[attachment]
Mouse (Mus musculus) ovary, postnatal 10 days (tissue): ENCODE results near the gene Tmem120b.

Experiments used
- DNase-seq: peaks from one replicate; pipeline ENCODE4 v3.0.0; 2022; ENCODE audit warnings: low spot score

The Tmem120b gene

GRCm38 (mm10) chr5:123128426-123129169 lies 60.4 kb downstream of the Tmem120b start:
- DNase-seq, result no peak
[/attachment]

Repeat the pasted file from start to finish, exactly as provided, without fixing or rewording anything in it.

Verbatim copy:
Mouse (Mus musculus) ovary, postnatal 10 days (tissue): ENCODE results near the gene Tmem120b.

Experiments used
- DNase-seq: peaks from one replicate; pipeline ENCODE4 v3.0.0; 2022; ENCODE audit warnings: low spot score

The Tmem120b gene

GRCm38 (mm10) chr5:123128426-123129169 lies 60.4 kb downstream of the Tmem120b start:
- DNase-seq, result no peak